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Author Topic: Resurrect Epson 4900 for dedicated B&W?  (Read 1143 times)

Deardorff

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Resurrect Epson 4900 for dedicated B&W?
« on: September 09, 2018, 10:25:53 AM »

Have an Epson 4900 that is clogged. Completely.
Bought new, used for less than 100 prints and crapped out. Epson replaced it - and the replacement did the same thing - and was just out of warranty when it decided it did not like working without major clogging and eating inks in never ending cleaning cycles.

Has been sitting for a few years now.

Worth putting in cleaning cartridges and making a dedicated B&W printer using Piezography or the Paul Roark type inks?

Would love a dedicated B&W printer - but if the Epson really can't do it I'll look elsewhere.

Since I have the Epson I would like to get some use out of it. No one nearby who knows much on them so asking here.

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JimAscher

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Re: Resurrect Epson 4900 for dedicated B&W?
« Reply #1 on: September 09, 2018, 12:20:54 PM »

I acquired a used Epson 4800 to produce larger prints to supplement my trusty Epson 1400 (and its 1430 upgrade).  It worked fine as long as I didn't let it sit idle more than a week at a time.  However, my need for large prints didn't occur that frequently so I gave it away and the new owner is now working to unclog it, with mixed success.  I guess all (Epson?) printers need to be used fairly continuously so as not to clog unduly, if at all.  I use (and mix my own) Roark's recommended MIS carbon inks.  The internet is replete with potentially useful advice for unclogging these printers.  But it seems to be quite a frequently frustrating undertaking.  Good Luck.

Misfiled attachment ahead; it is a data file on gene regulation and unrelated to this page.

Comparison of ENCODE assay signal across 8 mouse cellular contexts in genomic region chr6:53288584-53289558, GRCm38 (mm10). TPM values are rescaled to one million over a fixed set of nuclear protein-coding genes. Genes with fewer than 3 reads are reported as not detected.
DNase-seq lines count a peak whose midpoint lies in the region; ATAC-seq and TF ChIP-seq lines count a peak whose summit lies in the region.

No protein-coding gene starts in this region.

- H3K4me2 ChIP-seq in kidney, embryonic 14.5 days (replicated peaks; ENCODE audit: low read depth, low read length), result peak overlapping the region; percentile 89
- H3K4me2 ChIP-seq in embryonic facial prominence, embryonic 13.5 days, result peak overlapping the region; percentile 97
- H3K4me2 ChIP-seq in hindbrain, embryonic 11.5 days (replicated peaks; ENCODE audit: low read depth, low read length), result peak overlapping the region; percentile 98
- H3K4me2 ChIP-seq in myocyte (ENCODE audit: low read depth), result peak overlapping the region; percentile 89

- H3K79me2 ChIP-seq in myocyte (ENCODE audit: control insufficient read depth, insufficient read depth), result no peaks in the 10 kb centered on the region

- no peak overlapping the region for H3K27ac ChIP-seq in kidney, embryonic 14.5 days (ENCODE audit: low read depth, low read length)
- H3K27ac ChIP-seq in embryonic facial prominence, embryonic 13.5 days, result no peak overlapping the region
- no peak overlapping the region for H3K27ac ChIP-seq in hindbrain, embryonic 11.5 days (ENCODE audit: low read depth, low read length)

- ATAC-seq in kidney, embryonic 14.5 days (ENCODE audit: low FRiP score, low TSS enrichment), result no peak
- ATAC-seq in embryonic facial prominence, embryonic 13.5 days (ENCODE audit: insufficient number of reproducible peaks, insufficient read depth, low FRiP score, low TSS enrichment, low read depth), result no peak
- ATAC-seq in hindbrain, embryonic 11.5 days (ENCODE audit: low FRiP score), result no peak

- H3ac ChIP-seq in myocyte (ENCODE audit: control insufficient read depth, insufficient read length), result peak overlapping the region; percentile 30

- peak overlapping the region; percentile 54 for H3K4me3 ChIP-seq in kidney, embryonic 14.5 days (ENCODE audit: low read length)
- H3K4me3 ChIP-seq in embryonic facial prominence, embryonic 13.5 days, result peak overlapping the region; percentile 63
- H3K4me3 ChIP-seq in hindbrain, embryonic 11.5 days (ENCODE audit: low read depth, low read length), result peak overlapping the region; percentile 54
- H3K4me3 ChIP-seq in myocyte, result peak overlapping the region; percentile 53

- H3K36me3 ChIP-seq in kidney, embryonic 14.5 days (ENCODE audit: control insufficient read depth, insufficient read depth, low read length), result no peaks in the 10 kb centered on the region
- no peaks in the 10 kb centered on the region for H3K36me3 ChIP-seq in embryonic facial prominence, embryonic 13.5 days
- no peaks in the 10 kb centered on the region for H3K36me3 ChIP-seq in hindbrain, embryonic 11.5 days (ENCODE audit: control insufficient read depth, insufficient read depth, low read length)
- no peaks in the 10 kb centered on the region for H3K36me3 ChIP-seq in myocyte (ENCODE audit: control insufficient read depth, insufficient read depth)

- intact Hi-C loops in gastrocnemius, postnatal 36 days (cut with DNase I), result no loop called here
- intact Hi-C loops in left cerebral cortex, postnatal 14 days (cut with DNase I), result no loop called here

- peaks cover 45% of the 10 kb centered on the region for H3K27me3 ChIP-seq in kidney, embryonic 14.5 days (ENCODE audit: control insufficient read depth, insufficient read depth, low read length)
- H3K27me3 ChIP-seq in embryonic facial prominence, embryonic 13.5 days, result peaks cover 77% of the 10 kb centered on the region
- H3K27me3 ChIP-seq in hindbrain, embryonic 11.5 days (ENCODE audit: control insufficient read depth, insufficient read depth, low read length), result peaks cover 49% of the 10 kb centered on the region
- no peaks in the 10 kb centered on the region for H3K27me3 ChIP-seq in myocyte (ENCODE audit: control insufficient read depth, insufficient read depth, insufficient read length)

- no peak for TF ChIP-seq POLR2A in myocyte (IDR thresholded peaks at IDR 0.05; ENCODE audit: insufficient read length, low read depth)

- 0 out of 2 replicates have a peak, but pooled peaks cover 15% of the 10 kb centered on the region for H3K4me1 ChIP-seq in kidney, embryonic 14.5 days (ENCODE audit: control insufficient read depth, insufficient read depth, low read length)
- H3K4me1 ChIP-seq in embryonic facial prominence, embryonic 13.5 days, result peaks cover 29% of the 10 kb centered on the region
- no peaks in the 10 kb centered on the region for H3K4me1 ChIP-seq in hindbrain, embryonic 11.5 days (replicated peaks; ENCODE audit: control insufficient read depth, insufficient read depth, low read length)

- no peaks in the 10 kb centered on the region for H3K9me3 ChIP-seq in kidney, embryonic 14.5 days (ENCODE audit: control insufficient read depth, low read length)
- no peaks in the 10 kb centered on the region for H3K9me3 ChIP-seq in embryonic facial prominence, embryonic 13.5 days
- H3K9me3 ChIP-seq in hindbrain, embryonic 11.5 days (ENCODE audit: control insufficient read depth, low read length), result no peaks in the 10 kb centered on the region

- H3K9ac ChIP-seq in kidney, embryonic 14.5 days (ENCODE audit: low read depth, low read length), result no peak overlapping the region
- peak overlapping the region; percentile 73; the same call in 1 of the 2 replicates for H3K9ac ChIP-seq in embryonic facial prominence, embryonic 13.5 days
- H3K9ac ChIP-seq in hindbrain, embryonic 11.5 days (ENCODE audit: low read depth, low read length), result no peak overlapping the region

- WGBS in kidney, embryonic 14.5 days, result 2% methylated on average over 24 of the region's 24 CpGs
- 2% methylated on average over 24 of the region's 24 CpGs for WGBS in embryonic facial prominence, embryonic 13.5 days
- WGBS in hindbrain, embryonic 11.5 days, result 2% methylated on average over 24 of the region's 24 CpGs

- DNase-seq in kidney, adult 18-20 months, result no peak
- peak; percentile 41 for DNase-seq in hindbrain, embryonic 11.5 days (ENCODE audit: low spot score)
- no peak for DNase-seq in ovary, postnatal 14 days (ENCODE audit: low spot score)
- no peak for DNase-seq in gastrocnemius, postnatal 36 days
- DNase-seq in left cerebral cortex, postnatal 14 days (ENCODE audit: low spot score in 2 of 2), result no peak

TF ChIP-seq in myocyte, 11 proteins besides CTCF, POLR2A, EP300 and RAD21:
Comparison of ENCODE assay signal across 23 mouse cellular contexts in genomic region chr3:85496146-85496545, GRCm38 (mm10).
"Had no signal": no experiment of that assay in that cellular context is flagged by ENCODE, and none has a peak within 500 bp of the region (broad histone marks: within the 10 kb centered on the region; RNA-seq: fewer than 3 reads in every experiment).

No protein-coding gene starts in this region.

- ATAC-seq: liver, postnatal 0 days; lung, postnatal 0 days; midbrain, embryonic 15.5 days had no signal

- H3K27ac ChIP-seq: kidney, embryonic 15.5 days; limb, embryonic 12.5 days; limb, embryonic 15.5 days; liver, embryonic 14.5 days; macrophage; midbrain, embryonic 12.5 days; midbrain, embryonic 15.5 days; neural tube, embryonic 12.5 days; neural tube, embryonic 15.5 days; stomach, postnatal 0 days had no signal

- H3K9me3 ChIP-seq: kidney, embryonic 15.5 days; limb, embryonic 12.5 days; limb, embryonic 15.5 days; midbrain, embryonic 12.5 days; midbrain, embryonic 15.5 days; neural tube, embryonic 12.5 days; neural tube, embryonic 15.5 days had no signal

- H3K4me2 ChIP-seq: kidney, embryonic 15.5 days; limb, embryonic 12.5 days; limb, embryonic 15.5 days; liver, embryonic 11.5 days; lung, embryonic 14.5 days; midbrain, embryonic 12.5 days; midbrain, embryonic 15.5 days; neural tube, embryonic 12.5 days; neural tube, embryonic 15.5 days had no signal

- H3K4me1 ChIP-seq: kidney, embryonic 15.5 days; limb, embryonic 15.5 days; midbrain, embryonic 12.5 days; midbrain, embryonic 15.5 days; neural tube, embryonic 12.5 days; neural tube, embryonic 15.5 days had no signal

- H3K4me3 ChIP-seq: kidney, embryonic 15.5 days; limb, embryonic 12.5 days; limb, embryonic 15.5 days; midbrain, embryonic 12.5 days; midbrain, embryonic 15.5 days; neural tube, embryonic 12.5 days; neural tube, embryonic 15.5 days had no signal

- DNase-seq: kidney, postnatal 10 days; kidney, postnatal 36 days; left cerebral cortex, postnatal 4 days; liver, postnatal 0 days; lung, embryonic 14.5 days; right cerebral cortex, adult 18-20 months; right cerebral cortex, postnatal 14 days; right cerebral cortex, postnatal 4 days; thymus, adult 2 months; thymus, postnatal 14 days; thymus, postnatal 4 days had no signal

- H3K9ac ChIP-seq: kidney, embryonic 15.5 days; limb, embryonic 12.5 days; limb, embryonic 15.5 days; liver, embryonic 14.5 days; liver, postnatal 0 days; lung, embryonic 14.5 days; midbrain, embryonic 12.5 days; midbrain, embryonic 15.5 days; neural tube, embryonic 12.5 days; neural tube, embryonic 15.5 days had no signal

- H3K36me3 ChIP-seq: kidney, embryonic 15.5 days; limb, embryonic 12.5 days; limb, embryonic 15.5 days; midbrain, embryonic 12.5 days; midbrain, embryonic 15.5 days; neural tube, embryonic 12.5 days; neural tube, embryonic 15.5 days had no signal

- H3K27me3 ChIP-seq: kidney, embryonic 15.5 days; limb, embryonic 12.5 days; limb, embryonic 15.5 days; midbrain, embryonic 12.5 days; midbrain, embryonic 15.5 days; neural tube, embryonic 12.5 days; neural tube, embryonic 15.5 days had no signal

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Paul Roark

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Re: Resurrect Epson 4900 for dedicated B&W?
« Reply #2 on: September 09, 2018, 10:14:48 PM »

I think sometimes the printer's capping station doesn't seal well enough, and the heads dry out.  It's certainly true that all these printers and inks will dry on the head and cause clogs if not used reasonably frequently.  On the other hand, I often go for a couple of weeks between printing, with maybe one or two cleaning cycles needed to get a perfect nozzle check.

I suspect the "Eboni-6" type, matte only inkset on my ink info webpage may be the least likely to clog.  The general webpage is at http://www.paulroark.com/BW-Info/, and the one that may be more appropriate to look at, I'd guess, is
http://www.paulroark.com/BW-Info/3880-Eboni-Variable-Tone.pdf .